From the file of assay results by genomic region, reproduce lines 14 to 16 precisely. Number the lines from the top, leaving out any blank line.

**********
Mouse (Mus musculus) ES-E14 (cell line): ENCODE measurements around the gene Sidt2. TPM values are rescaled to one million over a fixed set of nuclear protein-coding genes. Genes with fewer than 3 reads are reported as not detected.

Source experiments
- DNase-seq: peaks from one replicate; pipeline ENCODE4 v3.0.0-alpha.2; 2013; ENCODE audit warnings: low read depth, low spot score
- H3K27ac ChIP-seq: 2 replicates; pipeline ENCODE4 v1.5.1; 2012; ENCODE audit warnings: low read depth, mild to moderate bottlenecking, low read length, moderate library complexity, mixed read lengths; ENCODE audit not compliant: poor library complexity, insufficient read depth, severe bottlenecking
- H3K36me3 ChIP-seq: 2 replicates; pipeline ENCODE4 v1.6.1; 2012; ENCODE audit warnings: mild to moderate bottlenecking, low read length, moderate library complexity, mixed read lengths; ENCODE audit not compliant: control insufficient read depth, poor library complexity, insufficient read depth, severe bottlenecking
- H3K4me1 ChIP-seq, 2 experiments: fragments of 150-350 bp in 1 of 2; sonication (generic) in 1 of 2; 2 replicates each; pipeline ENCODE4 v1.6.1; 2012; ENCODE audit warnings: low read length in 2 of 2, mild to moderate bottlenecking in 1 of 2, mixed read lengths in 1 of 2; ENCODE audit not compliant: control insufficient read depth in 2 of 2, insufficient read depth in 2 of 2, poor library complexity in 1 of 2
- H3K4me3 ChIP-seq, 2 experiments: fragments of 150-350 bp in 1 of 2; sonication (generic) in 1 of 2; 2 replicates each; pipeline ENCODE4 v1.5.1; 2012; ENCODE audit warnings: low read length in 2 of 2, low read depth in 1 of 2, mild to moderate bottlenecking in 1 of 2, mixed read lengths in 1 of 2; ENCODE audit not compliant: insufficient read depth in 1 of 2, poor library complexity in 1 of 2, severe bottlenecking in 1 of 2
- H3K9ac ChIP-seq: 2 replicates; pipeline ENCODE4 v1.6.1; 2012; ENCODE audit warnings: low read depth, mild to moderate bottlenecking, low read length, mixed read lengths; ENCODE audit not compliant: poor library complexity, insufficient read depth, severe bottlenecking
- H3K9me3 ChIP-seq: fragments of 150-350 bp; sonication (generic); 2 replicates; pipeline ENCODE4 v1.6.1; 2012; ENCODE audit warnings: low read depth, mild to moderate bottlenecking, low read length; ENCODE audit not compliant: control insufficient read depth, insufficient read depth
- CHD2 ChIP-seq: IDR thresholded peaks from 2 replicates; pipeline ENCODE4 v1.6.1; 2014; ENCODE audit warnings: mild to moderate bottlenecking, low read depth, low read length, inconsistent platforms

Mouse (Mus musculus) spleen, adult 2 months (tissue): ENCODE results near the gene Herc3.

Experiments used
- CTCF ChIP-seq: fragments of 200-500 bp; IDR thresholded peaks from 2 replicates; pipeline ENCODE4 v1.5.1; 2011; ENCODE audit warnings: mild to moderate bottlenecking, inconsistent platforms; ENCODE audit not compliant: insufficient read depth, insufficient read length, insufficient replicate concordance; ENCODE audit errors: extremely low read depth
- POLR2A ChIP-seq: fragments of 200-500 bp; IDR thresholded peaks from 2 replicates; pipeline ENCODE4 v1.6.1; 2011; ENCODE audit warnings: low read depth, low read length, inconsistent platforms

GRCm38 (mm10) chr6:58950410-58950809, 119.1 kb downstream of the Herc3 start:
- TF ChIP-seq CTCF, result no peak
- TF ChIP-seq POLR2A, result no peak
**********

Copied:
- POLR2A ChIP-seq: fragments of 200-500 bp; IDR thresholded peaks from 2 replicates; pipeline ENCODE4 v1.6.1; 2011; ENCODE audit warnings: low read depth, low read length, inconsistent platforms

GRCm38 (mm10) chr6:58950410-58950809, 119.1 kb downstream of the Herc3 start:
- TF ChIP-seq CTCF, result no peak